Make yourself presentable, upstart: We're going out
Not you, buddy, the product's UI
Part Three You’ve got the talent, you’ve the idea for something that resembles a product. But, as Steve Jobs said "real artists ship", and art isn’t something that comes just like that. In this case we’re talking architecture, we’re talking tools, we’re talking interface and UI – not necessarily things you were thinking about were they?
Tech 2.0 is all about the evolution from that welded together open source solution towards an investable product. For this you'll need a management UI that makes people say "wow". Kickass Developer will be noodling about under the hood replacing or extending the open source packages, while the minion devs will build a UI on top of the API.
The two core pieces of intellectual property our storage startup will develop here are going to be the code that accelerates storage using the FPGA in the Xeon-D and the metadata system overlaying the object storage.
The FPGA code allows for faster/stronger/smarter/better nodes that serve more IOPS while consuming less power. This is important, because while everyone else is lowering costs with hyeprconvergence, our startup is going to try to convince customers to invest in storage separate from compute. Our only means to lower costs is to offload as much of the storage calculation as we can to the FPGA in order to cram ever more NVMe drives into a single chassis.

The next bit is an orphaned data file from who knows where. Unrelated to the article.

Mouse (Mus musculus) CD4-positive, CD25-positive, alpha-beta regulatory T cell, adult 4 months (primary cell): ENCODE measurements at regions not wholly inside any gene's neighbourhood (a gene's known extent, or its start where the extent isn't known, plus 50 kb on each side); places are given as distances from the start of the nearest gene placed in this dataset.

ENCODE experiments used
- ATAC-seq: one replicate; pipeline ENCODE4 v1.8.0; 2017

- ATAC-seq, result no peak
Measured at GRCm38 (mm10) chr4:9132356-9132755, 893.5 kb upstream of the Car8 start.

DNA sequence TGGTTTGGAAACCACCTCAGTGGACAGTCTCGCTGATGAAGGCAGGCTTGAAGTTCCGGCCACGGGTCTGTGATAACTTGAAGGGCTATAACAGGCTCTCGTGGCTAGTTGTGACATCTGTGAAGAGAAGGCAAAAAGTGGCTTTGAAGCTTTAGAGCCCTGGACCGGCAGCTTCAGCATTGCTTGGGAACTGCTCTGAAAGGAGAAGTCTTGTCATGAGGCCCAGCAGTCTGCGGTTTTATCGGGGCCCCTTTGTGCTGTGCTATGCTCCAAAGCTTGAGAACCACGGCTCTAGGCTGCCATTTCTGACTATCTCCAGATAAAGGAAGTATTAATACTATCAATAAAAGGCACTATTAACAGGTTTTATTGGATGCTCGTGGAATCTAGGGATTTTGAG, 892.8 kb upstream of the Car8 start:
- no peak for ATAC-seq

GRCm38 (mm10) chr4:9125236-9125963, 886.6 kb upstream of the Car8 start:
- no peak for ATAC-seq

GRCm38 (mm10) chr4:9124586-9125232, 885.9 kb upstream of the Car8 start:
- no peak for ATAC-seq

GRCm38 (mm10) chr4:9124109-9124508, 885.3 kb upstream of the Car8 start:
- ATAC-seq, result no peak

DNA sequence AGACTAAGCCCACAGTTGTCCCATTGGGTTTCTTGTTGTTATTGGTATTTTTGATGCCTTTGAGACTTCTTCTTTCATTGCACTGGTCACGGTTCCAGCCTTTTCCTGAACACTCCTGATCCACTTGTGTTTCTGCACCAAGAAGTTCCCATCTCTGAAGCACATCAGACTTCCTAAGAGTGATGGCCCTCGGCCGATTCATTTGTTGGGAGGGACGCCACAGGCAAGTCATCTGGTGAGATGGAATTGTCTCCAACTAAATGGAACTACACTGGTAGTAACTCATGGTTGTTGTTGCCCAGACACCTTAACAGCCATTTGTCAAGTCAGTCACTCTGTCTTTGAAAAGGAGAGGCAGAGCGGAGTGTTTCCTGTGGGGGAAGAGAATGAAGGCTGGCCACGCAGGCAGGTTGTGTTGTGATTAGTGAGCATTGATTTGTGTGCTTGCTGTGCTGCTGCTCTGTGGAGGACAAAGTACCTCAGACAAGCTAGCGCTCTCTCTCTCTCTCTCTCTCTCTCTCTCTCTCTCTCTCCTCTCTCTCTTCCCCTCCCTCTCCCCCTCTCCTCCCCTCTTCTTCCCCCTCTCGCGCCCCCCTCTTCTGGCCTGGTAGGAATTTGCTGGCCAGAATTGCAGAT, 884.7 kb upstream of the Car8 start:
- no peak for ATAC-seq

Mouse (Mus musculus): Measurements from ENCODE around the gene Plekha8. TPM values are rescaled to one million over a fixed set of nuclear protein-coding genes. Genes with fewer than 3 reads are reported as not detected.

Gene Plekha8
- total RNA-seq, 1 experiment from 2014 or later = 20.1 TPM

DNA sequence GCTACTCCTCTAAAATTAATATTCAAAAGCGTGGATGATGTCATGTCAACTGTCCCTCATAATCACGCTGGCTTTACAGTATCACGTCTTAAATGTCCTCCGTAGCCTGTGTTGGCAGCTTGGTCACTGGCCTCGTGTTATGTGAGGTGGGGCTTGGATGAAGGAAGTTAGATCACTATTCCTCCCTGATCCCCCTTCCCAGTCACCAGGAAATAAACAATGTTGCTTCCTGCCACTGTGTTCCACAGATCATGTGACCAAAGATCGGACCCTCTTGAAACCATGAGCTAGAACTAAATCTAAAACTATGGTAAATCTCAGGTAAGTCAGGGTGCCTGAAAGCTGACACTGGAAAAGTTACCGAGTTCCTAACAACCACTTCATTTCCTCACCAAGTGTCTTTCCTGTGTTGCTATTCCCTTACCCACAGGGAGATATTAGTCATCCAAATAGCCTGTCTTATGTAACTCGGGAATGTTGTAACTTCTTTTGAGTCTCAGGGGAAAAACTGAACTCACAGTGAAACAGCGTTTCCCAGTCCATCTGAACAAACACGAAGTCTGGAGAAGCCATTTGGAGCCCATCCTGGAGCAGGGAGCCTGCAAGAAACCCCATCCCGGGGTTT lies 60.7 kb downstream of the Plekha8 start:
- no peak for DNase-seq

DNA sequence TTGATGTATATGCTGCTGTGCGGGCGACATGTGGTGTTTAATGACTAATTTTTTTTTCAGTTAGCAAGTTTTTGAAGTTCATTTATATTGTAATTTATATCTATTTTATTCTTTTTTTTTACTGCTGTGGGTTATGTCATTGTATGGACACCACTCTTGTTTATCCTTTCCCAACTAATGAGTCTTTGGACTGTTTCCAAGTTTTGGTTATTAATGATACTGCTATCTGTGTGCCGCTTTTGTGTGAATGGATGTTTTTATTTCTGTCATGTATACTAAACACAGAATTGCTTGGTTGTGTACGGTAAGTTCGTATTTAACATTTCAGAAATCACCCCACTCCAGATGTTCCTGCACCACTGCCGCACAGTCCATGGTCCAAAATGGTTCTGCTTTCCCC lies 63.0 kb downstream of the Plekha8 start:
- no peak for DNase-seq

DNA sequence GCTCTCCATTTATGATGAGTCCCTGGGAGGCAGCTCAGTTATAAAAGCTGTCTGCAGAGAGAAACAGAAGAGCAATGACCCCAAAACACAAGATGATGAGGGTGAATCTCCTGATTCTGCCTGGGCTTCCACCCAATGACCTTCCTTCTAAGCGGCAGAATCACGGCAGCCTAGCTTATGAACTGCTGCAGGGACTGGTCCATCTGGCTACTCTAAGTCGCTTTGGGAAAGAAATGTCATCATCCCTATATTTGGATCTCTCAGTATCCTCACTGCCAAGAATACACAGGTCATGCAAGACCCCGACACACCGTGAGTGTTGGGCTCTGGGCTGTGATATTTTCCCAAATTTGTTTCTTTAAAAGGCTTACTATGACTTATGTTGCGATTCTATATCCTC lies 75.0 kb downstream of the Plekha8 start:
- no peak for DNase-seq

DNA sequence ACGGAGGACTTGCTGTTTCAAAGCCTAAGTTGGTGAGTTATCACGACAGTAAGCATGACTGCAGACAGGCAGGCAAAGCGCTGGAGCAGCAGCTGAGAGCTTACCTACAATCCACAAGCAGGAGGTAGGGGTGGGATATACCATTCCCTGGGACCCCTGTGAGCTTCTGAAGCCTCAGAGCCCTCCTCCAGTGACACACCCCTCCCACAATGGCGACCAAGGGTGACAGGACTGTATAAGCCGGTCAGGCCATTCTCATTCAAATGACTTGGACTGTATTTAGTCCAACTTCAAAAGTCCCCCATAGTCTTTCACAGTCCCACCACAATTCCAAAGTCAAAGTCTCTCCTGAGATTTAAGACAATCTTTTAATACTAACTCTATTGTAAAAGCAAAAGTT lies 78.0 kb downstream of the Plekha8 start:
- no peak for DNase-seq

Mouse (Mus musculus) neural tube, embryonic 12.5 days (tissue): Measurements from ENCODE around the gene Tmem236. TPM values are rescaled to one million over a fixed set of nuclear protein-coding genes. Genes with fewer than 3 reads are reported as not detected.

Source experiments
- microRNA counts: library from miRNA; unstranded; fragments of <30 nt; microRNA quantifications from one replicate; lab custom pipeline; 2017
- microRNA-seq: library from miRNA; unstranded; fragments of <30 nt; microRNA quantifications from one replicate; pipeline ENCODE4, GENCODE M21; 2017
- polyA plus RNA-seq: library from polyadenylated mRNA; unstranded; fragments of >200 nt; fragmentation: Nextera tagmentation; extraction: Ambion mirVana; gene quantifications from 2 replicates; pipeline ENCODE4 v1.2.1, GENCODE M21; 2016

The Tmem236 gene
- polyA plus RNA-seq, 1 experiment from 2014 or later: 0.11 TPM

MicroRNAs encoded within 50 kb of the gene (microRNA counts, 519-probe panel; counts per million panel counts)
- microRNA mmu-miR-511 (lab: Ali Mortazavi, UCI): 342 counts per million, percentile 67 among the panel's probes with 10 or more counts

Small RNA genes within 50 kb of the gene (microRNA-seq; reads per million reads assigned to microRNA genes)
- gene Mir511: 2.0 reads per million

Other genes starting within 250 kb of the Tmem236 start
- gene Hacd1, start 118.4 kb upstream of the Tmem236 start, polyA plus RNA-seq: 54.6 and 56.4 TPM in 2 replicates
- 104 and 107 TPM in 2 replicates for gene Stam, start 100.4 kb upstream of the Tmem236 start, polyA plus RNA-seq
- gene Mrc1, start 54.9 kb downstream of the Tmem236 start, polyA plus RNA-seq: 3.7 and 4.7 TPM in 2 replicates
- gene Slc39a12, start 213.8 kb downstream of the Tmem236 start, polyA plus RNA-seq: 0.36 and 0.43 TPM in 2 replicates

The metadata is almost meaningless at the early stages, but is the key to everything in the long run. We'll get our keystone customers by virtue of nothing more than going really, really fast in a very small footprint, but that advantage won't last.
Building a flexible, extensible metadata engine right at the outset allows us to do neat things later on. As the 2.0 is all about the sprint from angel round to A round, the metadata we store is going to be pretty similar to what most file systems store: object size, name, ACLs and so forth. That will change.